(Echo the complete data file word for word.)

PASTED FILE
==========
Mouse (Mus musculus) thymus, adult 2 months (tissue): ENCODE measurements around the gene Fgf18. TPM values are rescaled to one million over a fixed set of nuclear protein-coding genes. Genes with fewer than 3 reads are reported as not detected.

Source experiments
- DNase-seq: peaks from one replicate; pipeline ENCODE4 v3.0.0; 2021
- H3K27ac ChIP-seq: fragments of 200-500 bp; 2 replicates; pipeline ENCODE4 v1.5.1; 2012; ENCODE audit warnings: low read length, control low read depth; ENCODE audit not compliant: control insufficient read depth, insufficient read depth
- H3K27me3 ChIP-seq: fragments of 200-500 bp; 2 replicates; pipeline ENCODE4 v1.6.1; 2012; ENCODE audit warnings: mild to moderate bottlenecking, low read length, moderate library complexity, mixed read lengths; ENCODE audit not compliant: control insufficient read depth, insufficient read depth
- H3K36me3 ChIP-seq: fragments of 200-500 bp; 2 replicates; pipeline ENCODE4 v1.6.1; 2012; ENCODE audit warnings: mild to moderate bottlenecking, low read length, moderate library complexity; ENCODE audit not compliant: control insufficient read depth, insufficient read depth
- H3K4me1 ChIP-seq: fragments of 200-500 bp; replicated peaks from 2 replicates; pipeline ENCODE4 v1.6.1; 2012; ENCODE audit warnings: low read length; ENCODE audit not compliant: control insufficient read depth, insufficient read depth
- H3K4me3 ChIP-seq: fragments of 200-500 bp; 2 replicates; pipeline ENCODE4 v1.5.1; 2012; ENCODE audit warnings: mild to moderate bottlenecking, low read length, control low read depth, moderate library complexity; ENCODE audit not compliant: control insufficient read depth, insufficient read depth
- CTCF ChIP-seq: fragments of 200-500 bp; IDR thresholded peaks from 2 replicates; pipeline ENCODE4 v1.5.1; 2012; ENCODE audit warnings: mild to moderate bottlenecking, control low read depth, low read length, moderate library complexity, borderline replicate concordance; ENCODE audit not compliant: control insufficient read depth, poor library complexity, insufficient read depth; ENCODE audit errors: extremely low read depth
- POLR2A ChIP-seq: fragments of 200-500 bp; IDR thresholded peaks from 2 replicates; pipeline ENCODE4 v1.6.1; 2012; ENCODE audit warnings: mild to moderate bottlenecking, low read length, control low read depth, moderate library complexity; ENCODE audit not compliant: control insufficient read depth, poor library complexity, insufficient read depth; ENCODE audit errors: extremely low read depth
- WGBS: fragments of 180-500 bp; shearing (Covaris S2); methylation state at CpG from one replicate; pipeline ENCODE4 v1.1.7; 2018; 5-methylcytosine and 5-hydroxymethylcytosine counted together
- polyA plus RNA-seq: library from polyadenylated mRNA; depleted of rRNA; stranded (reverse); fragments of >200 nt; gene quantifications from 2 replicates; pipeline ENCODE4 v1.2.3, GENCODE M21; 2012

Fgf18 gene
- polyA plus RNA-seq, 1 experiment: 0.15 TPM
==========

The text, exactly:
Mouse (Mus musculus) thymus, adult 2 months (tissue): ENCODE measurements around the gene Fgf18. TPM values are rescaled to one million over a fixed set of nuclear protein-coding genes. Genes with fewer than 3 reads are reported as not detected.

Source experiments
- DNase-seq: peaks from one replicate; pipeline ENCODE4 v3.0.0; 2021
- H3K27ac ChIP-seq: fragments of 200-500 bp; 2 replicates; pipeline ENCODE4 v1.5.1; 2012; ENCODE audit warnings: low read length, control low read depth; ENCODE audit not compliant: control insufficient read depth, insufficient read depth
- H3K27me3 ChIP-seq: fragments of 200-500 bp; 2 replicates; pipeline ENCODE4 v1.6.1; 2012; ENCODE audit warnings: mild to moderate bottlenecking, low read length, moderate library complexity, mixed read lengths; ENCODE audit not compliant: control insufficient read depth, insufficient read depth
- H3K36me3 ChIP-seq: fragments of 200-500 bp; 2 replicates; pipeline ENCODE4 v1.6.1; 2012; ENCODE audit warnings: mild to moderate bottlenecking, low read length, moderate library complexity; ENCODE audit not compliant: control insufficient read depth, insufficient read depth
- H3K4me1 ChIP-seq: fragments of 200-500 bp; replicated peaks from 2 replicates; pipeline ENCODE4 v1.6.1; 2012; ENCODE audit warnings: low read length; ENCODE audit not compliant: control insufficient read depth, insufficient read depth
- H3K4me3 ChIP-seq: fragments of 200-500 bp; 2 replicates; pipeline ENCODE4 v1.5.1; 2012; ENCODE audit warnings: mild to moderate bottlenecking, low read length, control low read depth, moderate library complexity; ENCODE audit not compliant: control insufficient read depth, insufficient read depth
- CTCF ChIP-seq: fragments of 200-500 bp; IDR thresholded peaks from 2 replicates; pipeline ENCODE4 v1.5.1; 2012; ENCODE audit warnings: mild to moderate bottlenecking, control low read depth, low read length, moderate library complexity, borderline replicate concordance; ENCODE audit not compliant: control insufficient read depth, poor library complexity, insufficient read depth; ENCODE audit errors: extremely low read depth
- POLR2A ChIP-seq: fragments of 200-500 bp; IDR thresholded peaks from 2 replicates; pipeline ENCODE4 v1.6.1; 2012; ENCODE audit warnings: mild to moderate bottlenecking, low read length, control low read depth, moderate library complexity; ENCODE audit not compliant: control insufficient read depth, poor library complexity, insufficient read depth; ENCODE audit errors: extremely low read depth
- WGBS: fragments of 180-500 bp; shearing (Covaris S2); methylation state at CpG from one replicate; pipeline ENCODE4 v1.1.7; 2018; 5-methylcytosine and 5-hydroxymethylcytosine counted together
- polyA plus RNA-seq: library from polyadenylated mRNA; depleted of rRNA; stranded (reverse); fragments of >200 nt; gene quantifications from 2 replicates; pipeline ENCODE4 v1.2.3, GENCODE M21; 2012

Fgf18 gene
- polyA plus RNA-seq, 1 experiment: 0.15 TPM